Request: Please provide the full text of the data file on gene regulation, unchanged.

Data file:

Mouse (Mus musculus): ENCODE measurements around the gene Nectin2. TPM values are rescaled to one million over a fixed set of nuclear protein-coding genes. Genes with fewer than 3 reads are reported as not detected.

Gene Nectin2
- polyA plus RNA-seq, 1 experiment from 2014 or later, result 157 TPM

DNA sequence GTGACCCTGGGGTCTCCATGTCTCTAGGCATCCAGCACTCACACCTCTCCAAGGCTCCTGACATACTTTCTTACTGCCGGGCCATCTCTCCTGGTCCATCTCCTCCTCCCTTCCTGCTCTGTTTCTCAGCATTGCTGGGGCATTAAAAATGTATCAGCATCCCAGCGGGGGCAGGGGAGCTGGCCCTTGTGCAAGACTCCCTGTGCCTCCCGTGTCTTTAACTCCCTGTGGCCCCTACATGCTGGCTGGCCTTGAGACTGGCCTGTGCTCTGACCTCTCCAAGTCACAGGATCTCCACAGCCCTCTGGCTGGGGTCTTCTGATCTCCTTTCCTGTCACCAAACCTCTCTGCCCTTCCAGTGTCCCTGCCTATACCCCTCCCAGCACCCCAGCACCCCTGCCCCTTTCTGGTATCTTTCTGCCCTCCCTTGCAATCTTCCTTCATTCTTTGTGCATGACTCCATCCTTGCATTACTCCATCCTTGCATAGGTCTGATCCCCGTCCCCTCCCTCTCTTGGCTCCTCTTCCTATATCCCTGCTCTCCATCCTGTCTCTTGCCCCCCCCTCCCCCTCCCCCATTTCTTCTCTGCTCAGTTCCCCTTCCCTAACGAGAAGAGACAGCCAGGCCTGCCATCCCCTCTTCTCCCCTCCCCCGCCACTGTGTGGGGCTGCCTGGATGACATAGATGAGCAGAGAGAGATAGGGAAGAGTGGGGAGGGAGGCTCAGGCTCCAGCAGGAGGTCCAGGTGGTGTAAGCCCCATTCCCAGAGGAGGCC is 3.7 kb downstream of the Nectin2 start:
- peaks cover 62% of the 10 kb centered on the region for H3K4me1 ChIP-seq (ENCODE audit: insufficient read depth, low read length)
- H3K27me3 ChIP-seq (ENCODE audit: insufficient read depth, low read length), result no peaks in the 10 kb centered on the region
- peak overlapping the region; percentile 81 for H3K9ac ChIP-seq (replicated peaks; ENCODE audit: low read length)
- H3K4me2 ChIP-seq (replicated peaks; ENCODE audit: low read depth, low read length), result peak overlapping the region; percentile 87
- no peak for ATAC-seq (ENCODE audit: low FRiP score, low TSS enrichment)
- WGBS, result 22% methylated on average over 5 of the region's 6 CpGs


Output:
Mouse (Mus musculus): ENCODE measurements around the gene Nectin2. TPM values are rescaled to one million over a fixed set of nuclear protein-coding genes. Genes with fewer than 3 reads are reported as not detected.

Gene Nectin2
- polyA plus RNA-seq, 1 experiment from 2014 or later, result 157 TPM

DNA sequence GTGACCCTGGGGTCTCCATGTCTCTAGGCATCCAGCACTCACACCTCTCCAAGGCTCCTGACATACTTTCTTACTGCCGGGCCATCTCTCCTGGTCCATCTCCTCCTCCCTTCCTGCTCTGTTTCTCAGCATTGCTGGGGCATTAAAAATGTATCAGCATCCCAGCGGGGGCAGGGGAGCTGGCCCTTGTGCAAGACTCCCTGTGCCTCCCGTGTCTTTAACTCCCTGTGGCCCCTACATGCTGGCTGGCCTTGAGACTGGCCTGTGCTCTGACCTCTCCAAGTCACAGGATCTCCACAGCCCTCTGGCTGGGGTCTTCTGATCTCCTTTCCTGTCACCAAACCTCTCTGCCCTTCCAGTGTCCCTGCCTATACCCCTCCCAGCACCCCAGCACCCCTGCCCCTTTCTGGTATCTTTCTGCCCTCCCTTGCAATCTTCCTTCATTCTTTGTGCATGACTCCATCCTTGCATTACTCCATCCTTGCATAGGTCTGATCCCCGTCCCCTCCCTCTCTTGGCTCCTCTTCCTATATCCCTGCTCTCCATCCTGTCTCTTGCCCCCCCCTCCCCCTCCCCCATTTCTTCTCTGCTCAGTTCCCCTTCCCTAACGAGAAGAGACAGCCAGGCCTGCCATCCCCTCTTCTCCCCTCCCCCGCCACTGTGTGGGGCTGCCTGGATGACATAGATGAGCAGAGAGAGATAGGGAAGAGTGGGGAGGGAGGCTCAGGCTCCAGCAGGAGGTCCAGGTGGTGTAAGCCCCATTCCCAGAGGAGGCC is 3.7 kb downstream of the Nectin2 start:
- peaks cover 62% of the 10 kb centered on the region for H3K4me1 ChIP-seq (ENCODE audit: insufficient read depth, low read length)
- H3K27me3 ChIP-seq (ENCODE audit: insufficient read depth, low read length), result no peaks in the 10 kb centered on the region
- peak overlapping the region; percentile 81 for H3K9ac ChIP-seq (replicated peaks; ENCODE audit: low read length)
- H3K4me2 ChIP-seq (replicated peaks; ENCODE audit: low read depth, low read length), result peak overlapping the region; percentile 87
- no peak for ATAC-seq (ENCODE audit: low FRiP score, low TSS enrichment)
- WGBS, result 22% methylated on average over 5 of the region's 6 CpGs